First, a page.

Now for the matters you wrote about: ‘It is good for a man not to have sexual relations with a woman’. But since sexual immorality is occurring, each man should have sexual relations with his own wife, and each woman with her own husband. The husband should fulfill his marital duty to his wife, and likewise the wife to her husband. In the same way, the husband does not have authority over his own body but yields it to his wife. Do not deprive each other except perhaps by mutual consent and for a time, so that you may devote yourselves to prayer. Then come together again so that Satan will not tempt you because of your lack of self-control. I say this as a concession, not as a command. I wish that all of you were as I am. But each of you has your own gift from God; one has this gift, another has that.

Now to the unmarried and the widows I say: It is good for them to say unmarried, as I do. But if they cannot control themselves, they should marry, for it is better to marry than to burn with passion.

- 1 Corinthians 7:1-9

1 Corinthians 7 is a passage that causes people to cringe for a variety of reasons; one, Paul talks about sex… two words that I never thought would be in the same sentence. Two, this passage is often misinterpreted to mean that it is wrong and spiritually settling to get married… these two reasons are enough for one to quickly skim over the chapter and then move on. I want to help you interpret this passage accurately so that in the future, you will not dread reaching the end of 1 Corinthians 6.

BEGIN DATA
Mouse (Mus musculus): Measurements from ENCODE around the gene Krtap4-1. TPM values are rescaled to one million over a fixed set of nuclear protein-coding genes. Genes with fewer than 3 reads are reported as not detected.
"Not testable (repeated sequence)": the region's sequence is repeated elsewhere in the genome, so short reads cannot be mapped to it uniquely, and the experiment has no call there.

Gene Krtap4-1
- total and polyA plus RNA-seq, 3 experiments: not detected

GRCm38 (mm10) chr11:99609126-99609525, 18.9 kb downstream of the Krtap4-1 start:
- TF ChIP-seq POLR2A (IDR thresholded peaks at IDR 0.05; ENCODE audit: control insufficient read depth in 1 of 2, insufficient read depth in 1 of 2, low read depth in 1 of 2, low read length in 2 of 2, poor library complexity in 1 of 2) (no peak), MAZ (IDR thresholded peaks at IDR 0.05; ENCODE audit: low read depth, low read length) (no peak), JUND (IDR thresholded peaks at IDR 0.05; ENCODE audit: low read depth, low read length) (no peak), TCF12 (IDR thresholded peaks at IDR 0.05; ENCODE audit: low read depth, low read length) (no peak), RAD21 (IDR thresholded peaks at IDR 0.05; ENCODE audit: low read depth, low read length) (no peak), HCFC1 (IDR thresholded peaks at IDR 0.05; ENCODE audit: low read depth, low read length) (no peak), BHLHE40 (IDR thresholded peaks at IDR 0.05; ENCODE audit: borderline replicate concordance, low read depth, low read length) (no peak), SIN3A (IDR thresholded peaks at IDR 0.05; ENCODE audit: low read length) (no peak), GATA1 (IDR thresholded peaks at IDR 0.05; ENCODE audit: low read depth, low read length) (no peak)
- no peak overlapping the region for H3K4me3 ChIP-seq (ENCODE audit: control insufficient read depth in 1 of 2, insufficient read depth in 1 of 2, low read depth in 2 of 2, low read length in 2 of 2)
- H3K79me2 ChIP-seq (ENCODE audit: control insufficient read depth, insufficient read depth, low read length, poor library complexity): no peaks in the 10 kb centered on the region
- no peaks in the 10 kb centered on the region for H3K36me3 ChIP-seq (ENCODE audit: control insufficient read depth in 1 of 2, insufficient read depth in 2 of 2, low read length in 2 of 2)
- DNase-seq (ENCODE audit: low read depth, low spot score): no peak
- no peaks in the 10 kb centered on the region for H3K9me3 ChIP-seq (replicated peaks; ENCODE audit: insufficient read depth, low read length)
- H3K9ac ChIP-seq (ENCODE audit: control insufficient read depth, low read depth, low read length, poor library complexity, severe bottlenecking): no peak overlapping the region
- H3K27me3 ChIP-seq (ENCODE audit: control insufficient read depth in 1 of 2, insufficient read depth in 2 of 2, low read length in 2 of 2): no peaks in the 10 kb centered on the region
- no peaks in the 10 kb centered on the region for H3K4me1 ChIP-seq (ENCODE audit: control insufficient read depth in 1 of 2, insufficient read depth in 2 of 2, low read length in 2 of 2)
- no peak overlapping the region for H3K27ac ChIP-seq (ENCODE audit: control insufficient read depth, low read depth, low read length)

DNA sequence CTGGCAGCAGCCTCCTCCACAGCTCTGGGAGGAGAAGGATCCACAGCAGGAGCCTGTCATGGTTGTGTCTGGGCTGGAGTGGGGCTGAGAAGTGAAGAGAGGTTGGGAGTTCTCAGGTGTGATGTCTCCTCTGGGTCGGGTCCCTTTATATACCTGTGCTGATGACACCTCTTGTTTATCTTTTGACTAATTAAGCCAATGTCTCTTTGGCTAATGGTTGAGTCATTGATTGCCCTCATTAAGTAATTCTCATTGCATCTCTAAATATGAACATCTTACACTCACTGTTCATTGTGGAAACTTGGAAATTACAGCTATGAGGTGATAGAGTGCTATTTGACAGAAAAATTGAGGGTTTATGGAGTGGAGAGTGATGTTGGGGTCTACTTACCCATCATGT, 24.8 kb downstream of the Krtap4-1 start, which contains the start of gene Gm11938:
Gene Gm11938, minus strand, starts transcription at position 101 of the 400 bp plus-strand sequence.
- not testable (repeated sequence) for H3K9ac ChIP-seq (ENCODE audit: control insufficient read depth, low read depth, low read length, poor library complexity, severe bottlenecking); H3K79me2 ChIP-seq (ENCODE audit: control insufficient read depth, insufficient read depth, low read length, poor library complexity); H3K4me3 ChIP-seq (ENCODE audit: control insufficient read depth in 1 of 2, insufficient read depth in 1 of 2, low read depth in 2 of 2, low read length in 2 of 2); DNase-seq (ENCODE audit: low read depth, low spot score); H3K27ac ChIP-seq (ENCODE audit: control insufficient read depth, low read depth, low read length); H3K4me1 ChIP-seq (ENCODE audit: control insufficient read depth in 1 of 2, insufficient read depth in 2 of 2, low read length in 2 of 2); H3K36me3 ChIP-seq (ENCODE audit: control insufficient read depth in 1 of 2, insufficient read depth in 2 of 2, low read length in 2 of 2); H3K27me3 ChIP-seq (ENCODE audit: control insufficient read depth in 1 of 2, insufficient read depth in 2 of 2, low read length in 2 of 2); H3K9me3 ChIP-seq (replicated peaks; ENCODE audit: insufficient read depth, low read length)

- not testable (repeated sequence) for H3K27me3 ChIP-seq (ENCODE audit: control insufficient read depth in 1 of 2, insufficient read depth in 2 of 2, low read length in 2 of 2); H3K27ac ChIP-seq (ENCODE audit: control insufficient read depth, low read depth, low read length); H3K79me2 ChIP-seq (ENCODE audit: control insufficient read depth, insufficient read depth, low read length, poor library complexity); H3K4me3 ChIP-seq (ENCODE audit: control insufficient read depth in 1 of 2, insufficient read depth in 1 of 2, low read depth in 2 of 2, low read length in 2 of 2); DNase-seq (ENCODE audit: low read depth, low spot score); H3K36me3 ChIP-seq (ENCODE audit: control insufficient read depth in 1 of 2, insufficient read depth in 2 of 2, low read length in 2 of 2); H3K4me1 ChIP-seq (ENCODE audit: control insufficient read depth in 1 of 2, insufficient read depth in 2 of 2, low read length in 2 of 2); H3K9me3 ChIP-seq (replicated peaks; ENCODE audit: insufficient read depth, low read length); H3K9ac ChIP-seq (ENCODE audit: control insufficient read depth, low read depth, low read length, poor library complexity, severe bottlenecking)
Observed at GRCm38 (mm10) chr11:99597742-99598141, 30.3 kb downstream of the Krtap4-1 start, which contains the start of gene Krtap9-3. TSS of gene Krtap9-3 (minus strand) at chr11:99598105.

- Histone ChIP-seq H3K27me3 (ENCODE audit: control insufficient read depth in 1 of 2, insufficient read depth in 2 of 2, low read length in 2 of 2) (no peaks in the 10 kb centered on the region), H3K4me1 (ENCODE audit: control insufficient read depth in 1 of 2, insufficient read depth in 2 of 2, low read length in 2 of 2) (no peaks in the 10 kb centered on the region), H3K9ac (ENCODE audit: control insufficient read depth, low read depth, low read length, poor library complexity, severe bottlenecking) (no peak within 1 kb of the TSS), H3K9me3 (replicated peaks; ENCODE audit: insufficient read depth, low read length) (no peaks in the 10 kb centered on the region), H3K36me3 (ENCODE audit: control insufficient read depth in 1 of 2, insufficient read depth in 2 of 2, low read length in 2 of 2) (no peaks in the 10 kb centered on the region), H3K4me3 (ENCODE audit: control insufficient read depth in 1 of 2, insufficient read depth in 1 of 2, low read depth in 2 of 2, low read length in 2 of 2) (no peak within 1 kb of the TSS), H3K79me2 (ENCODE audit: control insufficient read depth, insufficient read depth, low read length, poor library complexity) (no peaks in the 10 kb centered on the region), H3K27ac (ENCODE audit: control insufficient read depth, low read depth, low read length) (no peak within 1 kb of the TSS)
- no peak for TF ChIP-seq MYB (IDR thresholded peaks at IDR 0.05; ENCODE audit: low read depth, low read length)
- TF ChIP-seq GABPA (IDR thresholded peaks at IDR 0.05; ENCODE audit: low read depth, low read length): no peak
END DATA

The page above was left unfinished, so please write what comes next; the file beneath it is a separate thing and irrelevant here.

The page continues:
First of all, Paul was not writing directly to us in 2015 American culture (this is a critical thing to remember when reading the Bible, know the context of each book so that you can accurately interpret!); he was writing to the church in Corinth, a group of believers who were currently struggling with degrading morals within their body and persecution from non-believing Jews. Thus, in the beginning of Chapter 7, Paul lays out God’s heart for sex within marriage as clearly as possible (alluding that the church in Corinth needed clarification). Then, Paul makes the final controversial statement,

So I say to those who aren’t married and to widows—it’s better to stay unmarried, just as I am. But if they can’t control themselves, they should go ahead and marry. It’s better to marry than to burn with lust.

If we read this statement through the lens that Paul was addressing a specific group of people in specific circumstances, we can conclude that Paul’s advice applies to their specific situation, not every believer in every culture/period of time. In a season of persecution and dissension, it makes sense that Paul would not advise Christians in Corinth to add getting married to their present circumstances. Yes, there are some spiritual benefits to being single, but if singleness were truly the only way to have deep intimacy with God, then the Lord would not have created marriage to be the ultimate reflection of our relationship with Him! I will elaborate more on this concept in the blog tomorrow, be sure to check it out and read 1 Corinthians 7 for yourself!

- Bailey Meyne